Stocks ended the week down, but only slightly, as investors pondered whether interest rates may need to stay higher longer. With inflation still elevated and debt ceiling discussions ongoing, investors appear to have a lot on their minds. At times like this, it is good to have a faithful partner by your side… your portfolio.
We often get asked about what the future holds and how we are positioning to take advantage. I’m flattered that people believe investment professionals can predict the future, but also sad because I know where these questions come from. So many investment advisors and CNBC talking heads speak as if they have seen the future in their crystal ball. But the future is unknowable, and your portfolio needs to reflect that reality.
That is why long-term relationships are encouraged when it comes to portfolios. Anything can happen tomorrow; the worst-case scenario and the best-case are in the realm of possibility. A well-constructed, well-diversified portfolio – at the right risk level – is the best preparation for the unknown.
So, is your portfolio always the same? Absolutely not. But instead of shaping your portfolio based on guesses of the future, you should base it on what you know today. Is one segment of the market historically cheap, while another is expensive? Then perhaps it is a good time to tilt your allocation. We call this evidence-based investing. Follow the science, not speculation.
Top end of forecast Fed Funds rate
Recent economic data, along with commentary from the Fed has pushed the high end of the expected terminal Fed Funds rate up to 5.5%.
Headline of the Week
At the risk of repeating, the headlines continue to point to the economy and, by extension, Fed policy. The adage “don’t fight the Fed” seems to be winning out, as does a more recent adage “higher for longer.” This week markets wavered and started to position themselves for the Fed to continue raising rates and to hold them there longer or at least not cut them this year.
The economic straw that broke the market’s back appears to be the strong consumer spending report. Additional straws include signs of inflation from producers as well as steady jobless claims. Consumer spending was bolstered by raising wages and cost-of-living adjustments to social security. Inflation pressures are still lurking in the nation’s supply chains which can leak into consumer prices. Despite layoff headlines, jobless claims continue to point to employment strength. Topping it off, a couple of non-voting Fed members mentioned their preference for 0.50% rate hikes.
The strong start to the year in stock and bond markets largely reflected this fight with the Fed and disbelief that the Fed would follow through. This Fed’s message seems to be getting through, and markets thus far seem to be adjusting appropriately.
The Week Ahead
Thanks to Presidents’ Day, a four-day work week will bring plenty of noise, with the biggest coming from the minutes of the last Federal Reserve meeting and yet another inflation report. However, the one-year anniversary of the War in Ukraine will add an extra layer of commotion.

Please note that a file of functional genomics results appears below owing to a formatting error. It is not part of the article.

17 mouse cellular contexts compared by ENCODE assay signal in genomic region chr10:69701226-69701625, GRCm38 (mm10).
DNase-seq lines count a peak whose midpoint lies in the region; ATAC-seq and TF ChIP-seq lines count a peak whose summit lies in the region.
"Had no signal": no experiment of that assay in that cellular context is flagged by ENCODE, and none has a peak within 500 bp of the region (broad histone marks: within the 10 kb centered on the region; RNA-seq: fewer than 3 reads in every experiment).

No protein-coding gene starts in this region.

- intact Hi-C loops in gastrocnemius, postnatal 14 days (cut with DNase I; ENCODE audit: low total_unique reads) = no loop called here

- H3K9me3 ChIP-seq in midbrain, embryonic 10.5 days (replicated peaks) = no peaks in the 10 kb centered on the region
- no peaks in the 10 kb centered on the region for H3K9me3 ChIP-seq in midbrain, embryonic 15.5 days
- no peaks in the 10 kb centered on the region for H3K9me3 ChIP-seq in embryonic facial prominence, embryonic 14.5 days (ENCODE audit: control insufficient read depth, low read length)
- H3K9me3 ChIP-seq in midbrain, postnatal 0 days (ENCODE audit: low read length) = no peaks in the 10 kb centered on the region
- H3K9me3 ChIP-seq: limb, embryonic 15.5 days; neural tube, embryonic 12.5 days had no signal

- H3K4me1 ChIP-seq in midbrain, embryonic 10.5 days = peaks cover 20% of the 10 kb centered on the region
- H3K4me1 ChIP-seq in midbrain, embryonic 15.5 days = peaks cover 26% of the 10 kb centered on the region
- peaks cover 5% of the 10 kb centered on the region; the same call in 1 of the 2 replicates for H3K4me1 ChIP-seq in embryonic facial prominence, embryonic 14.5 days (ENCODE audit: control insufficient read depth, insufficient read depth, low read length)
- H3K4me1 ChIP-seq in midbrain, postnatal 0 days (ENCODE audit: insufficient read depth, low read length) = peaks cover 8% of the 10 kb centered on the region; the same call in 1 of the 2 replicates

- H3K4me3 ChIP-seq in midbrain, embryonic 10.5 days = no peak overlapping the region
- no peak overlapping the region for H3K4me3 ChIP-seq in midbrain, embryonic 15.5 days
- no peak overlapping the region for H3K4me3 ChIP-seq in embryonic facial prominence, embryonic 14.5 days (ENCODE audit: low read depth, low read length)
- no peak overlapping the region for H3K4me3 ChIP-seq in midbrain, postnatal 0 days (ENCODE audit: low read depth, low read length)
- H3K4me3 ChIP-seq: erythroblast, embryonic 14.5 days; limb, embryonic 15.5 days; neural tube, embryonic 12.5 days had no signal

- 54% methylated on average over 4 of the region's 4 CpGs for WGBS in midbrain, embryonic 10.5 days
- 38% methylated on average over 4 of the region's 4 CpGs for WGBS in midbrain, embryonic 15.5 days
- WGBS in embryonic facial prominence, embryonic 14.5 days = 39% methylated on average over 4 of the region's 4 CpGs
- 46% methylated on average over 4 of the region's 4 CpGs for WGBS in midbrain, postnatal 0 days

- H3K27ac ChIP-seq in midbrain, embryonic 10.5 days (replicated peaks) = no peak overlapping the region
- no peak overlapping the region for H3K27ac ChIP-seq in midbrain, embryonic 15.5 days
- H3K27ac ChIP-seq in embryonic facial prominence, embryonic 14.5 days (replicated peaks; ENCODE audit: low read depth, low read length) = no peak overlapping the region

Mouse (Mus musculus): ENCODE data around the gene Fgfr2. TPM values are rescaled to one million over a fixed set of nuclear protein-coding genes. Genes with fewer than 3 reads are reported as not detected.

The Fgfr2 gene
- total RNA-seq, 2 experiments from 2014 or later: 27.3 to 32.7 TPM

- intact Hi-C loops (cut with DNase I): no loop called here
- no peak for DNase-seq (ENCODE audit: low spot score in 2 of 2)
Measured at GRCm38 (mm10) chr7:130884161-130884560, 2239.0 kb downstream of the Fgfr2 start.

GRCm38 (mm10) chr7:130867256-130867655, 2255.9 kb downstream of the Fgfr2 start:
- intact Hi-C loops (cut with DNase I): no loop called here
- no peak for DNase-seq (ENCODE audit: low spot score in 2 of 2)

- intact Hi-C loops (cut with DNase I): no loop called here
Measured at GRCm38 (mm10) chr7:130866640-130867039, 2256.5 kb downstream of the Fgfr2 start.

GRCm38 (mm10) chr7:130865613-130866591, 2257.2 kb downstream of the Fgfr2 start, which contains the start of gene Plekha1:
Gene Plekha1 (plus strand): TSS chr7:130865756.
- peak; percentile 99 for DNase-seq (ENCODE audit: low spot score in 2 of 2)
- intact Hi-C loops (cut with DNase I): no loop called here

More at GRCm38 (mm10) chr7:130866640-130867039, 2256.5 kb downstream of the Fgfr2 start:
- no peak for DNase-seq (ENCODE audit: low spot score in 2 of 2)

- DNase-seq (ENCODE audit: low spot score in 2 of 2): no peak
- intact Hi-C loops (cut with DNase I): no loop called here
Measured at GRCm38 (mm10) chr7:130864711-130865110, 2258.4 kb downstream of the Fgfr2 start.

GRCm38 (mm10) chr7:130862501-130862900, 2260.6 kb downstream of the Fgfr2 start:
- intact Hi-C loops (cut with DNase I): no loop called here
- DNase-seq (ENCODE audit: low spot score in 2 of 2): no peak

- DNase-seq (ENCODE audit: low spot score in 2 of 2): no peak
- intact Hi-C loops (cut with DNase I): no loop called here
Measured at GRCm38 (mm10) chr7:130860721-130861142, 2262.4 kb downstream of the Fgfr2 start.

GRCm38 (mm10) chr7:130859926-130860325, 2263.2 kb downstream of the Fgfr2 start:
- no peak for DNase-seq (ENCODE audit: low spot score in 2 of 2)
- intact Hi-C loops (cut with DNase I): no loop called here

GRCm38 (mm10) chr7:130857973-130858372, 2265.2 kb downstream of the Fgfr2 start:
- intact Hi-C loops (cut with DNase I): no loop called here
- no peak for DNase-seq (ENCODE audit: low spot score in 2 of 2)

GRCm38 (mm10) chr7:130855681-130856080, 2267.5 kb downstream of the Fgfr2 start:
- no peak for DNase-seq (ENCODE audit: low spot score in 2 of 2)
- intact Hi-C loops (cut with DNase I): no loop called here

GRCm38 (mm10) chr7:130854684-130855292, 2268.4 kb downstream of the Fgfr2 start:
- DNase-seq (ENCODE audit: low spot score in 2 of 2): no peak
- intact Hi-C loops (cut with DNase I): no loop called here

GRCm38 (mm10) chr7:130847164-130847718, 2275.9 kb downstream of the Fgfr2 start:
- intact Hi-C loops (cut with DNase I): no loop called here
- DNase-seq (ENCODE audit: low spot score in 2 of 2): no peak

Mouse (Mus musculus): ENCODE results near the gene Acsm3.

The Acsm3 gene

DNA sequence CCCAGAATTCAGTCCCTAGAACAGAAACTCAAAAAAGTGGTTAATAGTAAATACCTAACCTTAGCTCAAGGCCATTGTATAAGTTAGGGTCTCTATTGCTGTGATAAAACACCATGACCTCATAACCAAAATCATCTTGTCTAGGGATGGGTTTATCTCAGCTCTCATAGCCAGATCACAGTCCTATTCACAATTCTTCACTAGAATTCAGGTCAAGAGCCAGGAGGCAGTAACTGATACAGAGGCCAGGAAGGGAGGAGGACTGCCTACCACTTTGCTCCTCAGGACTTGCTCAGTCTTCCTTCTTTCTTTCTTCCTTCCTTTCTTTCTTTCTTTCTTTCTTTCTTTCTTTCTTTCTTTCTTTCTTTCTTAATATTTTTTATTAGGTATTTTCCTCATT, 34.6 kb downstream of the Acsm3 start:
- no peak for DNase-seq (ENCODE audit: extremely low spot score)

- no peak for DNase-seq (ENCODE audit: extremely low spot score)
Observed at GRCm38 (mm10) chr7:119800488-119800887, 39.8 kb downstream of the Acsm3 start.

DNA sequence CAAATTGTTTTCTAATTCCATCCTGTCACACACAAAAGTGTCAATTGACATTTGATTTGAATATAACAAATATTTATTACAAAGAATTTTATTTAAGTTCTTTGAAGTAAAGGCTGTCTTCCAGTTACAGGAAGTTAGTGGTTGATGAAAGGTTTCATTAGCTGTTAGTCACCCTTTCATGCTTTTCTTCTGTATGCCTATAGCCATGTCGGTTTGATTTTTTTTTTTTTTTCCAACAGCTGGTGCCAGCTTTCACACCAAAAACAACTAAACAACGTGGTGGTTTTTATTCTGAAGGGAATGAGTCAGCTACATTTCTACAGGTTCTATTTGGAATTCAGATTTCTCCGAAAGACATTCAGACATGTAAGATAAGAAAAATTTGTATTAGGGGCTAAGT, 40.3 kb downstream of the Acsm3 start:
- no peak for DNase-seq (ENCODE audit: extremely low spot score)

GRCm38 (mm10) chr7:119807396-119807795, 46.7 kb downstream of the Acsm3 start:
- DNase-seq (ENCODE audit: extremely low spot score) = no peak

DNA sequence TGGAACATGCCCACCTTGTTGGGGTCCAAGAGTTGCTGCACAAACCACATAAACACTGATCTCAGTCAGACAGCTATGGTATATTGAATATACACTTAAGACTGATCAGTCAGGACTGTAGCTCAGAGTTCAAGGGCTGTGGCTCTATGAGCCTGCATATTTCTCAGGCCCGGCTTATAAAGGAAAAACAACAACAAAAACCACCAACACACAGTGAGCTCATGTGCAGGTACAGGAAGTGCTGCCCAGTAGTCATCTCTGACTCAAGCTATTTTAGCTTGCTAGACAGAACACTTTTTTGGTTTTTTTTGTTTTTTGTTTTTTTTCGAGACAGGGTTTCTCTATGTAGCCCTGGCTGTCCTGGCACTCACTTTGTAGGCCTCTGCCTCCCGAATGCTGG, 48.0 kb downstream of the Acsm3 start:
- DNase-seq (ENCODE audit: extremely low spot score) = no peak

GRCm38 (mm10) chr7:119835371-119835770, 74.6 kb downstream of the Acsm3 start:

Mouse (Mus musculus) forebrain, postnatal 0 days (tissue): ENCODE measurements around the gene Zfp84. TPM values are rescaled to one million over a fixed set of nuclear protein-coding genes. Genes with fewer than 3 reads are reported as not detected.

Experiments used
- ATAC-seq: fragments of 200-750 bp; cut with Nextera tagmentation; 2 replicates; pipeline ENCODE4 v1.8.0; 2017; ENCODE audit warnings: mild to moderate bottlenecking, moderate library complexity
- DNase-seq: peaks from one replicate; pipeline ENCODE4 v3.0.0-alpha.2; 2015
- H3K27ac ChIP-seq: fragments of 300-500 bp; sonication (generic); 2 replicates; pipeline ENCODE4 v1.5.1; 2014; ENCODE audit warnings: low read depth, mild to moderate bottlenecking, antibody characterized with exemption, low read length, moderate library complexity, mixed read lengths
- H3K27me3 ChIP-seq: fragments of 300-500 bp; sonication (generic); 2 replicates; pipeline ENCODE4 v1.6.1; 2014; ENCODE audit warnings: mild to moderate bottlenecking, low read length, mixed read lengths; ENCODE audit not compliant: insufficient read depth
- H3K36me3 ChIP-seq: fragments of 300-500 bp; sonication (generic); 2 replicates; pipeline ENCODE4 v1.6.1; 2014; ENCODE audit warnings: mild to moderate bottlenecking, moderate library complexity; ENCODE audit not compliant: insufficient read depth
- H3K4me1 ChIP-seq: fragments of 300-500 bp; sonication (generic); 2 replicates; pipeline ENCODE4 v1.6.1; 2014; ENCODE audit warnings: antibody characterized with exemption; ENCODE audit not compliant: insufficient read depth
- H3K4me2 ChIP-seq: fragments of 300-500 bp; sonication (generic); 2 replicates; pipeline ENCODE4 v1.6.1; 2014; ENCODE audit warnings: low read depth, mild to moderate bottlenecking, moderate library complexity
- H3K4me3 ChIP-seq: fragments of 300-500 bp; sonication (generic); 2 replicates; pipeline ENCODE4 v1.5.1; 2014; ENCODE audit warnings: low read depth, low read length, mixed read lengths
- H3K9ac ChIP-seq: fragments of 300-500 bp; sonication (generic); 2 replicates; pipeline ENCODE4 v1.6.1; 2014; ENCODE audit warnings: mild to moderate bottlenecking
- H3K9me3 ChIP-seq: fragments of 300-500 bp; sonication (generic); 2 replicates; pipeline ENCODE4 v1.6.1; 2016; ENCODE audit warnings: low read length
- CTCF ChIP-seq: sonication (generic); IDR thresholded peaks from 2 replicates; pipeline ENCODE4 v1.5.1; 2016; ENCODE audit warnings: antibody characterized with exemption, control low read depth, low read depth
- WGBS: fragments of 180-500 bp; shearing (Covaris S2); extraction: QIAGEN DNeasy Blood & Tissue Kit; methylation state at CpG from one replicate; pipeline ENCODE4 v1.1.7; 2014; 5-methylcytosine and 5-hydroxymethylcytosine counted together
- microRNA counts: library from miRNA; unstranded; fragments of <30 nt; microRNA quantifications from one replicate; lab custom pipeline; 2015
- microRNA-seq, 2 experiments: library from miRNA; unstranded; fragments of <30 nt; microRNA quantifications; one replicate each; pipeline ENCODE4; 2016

Public Enemy #1
Inflation is the main driver of markets, so Personal Consumption Expenditures Index (PCE) on Friday is the hands down most important data release.
- PCE has been the Federal Reserve’s preferred inflation gauge.
- The core PCE (excluding energy and food) rose 0.3% in December and is expected to do the same in January, which would put us at a 4.4% annual inflation rate.
- Progress on inflation is necessary as markets now moved the needle on the terminal rate of the Federal Reserve rate range (the level where they would stop hiking rates) to 5.25%-5.5%, ¼ of a percent higher than a week ago.
Minute After Minute…
The Federal Reserve’s meeting minutes are released mid-week.
- Most Fed watchers will be looking for hints as to what the central bank was hoping to see from data that was out later in February and trying to reconcile versus what we know now.
- The language surrounding the number of hikes, as opposed to the size, will now be the key signal for traders.
U.S. 4th quarter GDP is out, though this is not the first attempt. This is a revised number.
- The first announced rate was an expansion of 2.9% of the U.S. economy in the last quarter of 2022, and experts don’t predict any revision to that rate.
- That was notably higher than the 2.5% initially expected and followed a 3.2% expansion in the 3rd quarter.
Friday will mark the one-year anniversary since Russia invaded Ukraine.
- Look for the markets to take inventory of what damage has been done.
- Monetarily the developed nations have provided Ukraine with $36.4 Billion, 58% of which is loans.
- The U.S. has contributed $13 billion already.
Shop Till You Drop
Earnings season takes a very consumer-oriented turn next week with Walmart (WMT), Home Depot (HD), TJX Companies (TJX), and Booking Holdings (BKNG) as the most prominent on the calendar.
- A report this past week from the Federal Reserve Bank of New York indicated credit card balances increased by 6.6% in the 4th Quarter of 2022 to nearly $1 Billion.
- These reports should help identify where that $61 Billion of consumer borrowing was spent.
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